BackTalk: Books, Books, Books!

By Laura Magzis

In October 2006, a study funded by the Bill & Melinda Gates Foundation and the American Library Association and conducted by Florida State University found that 99 percent of U.S. public libraries provide Internet access free of charge and that 71 percent of librarians believe the most crucial effect of this is to provide online access to patrons who do not otherwise have it. Following that study, a provocative opinion piece in Kansas's Lawrence Journal-World described libraries as “inefficient” and “obsolete” and made the startling assertion that at “any” library, “the stacks are empty; it's the computers that are busy.”

I don't intend to downplay the importance of public libraries and their role in helping close the digital divide. The “stacks are empty” premise, however, really burns my toast. It may be an unpopular and rarely heard opinion, but many people value libraries because they are full of books we can read for free. I fear that negative attitudes like those expressed in the Journal-World, paradoxically coupled with positive assessments like the Gates study, slight an important function that public libraries still serve: books, books, books for free, free, free.

What's a book?

You remember books? Smallish, flat, rectangular things made out of wood pulp that don't need to be plugged in or charged, that neither glow nor hum, that are invulnerable to viruses and spam. Oh, and they're portable, perfect for tucking into pocket or purse, and great conversation starters at a party or on the bus. I'm talking about books, not “information.” Books, not “technology.” And I'm not even going to get into all the circulation-boosting nonbook materials that comprise an increasing part of many public library collections. The point is libraries, particularly public libraries, are not limited in their function to the technological provision of timely information.

Every so often the trade press publishes an alarmist article about the high cost vs. entertainment value of a new book, compared with that of a computer game, DVD, or CD, and predicts the end of book publishing as we know it as a result. Invariably these articles lead to a flurry of letters reminding people that those expensive books are generally obtainable at the library for free. Now, avid readers may, of course, have to delay gratification until their favorite author's new book is returned by another fan, and, yes, checking out that book likely requires some knowledge of their library catalog's hold/reserve function. No big deal, right? Yet somehow this keeps getting lost in all the hoopla about technology. Speaking of technology, how many readers do you know who like to curl up with a good ebook?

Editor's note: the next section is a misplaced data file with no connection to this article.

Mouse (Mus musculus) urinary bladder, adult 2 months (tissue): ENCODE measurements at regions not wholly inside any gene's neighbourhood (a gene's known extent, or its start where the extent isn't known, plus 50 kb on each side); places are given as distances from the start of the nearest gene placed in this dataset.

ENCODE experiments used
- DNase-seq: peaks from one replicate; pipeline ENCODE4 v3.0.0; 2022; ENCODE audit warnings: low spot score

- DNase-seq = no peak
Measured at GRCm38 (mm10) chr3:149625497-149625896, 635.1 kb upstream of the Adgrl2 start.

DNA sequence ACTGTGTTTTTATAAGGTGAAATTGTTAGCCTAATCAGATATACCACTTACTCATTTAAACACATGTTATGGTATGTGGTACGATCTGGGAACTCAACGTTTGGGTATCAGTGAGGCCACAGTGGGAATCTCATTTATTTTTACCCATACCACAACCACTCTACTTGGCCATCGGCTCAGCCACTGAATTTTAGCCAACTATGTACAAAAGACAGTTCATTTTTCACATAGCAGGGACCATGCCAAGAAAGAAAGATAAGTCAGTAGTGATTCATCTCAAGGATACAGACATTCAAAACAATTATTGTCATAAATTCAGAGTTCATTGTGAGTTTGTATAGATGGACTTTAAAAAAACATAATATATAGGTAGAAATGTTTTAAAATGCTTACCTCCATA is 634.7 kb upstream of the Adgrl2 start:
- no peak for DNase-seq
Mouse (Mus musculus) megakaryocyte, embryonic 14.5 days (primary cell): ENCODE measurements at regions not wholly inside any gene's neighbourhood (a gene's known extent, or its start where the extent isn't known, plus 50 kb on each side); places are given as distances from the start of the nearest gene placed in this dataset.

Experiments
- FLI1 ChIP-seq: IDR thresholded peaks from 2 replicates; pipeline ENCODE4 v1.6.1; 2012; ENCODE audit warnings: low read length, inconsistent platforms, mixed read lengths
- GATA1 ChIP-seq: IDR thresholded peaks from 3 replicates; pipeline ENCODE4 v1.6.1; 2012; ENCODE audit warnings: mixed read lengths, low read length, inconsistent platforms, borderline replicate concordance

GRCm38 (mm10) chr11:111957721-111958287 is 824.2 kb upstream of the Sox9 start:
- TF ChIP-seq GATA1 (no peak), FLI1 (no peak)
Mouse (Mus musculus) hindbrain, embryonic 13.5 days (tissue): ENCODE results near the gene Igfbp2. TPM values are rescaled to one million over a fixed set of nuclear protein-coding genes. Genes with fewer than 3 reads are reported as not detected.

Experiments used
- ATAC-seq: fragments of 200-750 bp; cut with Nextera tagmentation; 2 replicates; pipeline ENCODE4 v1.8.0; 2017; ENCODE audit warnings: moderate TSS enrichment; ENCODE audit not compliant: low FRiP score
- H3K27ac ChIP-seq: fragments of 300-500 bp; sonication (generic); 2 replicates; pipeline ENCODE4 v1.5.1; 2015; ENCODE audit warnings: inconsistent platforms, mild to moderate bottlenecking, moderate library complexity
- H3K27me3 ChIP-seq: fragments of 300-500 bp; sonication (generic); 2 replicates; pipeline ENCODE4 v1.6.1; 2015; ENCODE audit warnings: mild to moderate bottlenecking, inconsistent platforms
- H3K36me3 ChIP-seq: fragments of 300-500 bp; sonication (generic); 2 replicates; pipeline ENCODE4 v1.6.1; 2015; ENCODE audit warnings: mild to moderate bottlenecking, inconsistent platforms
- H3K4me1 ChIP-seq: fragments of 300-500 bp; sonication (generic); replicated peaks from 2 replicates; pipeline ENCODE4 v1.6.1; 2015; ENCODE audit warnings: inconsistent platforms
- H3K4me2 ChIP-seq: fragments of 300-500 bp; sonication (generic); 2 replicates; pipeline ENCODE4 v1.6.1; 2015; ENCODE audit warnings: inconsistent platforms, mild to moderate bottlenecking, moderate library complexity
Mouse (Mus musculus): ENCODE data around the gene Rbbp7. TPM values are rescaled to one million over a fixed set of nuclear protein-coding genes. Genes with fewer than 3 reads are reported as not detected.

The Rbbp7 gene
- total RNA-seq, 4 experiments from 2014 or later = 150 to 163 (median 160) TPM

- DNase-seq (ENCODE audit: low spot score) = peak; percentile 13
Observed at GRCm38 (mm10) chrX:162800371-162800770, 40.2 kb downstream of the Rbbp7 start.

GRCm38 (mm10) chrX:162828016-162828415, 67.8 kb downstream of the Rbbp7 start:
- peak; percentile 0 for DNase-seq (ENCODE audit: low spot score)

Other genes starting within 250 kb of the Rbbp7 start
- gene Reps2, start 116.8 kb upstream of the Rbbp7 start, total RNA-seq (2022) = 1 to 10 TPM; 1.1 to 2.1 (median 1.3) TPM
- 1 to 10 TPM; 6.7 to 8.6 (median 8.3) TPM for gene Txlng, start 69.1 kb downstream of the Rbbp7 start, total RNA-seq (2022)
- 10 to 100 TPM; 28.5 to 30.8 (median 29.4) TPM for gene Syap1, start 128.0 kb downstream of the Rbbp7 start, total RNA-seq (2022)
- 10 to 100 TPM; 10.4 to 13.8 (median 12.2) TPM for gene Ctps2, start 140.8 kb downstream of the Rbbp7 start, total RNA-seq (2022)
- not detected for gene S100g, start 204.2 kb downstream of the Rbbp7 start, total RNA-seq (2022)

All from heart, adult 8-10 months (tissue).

By the numbers

If people don't read as much as they used to, as some suggest, circulation statistics are not reflecting that. According to the Index of American Public Library Circulation and Expenditures, public library circulation was up 1.8 percent. Hennen's American Public Library Ratings for 2006 found the same circulation trend, reporting a 2.3 percent “multiyear climb,” and LJ's book-buying study calls circulation “the success story” of the annual survey, begun in 1998 (LJ 2/15/07).

Let me bottom line it for you: libraries must not let the current focus on technology overshadow the activity of people who still read books for pleasure and visit their library in search of free, portable entertainment. Often the patrons boosting our circulation statistics are the very same patrons who queue up to use the Internet on our computers. They may want more technology, but I'm not convinced that they want it at the expense of books.

Let's remember

Who among us hasn't visited a book superstore and seen rafts of people enjoying the comfy chairs, sipping lattes in the café, or parked on the floor studying? I even know people who visit their local Barnes & Noble or Borders to research books they then order from independent bookstores or their library. What are we to make of this? Not that libraries should rush to add cafés or begin adding Yu-Gi-Oh cards to their collection. Nor should we view the growth of book superstores as a threat. Rather, this should be viewed as a different sort of divide. If Jane Rich Reader can afford to buy a shopping cart full of $30 hardcovers whenever she feels like it, shouldn't Joe Poor Reader have the opportunity to read the same “shopping cart” full of books at the library for free?

Public libraries are uniquely democratic and democratizing institutions. Even as we struggle to provide more technological services, we must not forget that there's more to life than “information.” Whether or not you believe that people don't read as much as they used to, it's inarguable that people visit their public libraries in search of free, portable entertainment. Sure, some of our more colorful patrons and staff provide free entertainment inadvertently. But I'm talking about entertainment in the form of free DVDs, audiobooks, and CDs. Oh, yeah, and books. Let's not forget books.

Author Information
Laura Magzis is a graduate student in the School of Information and Library Science at the Pratt Institute, New York.
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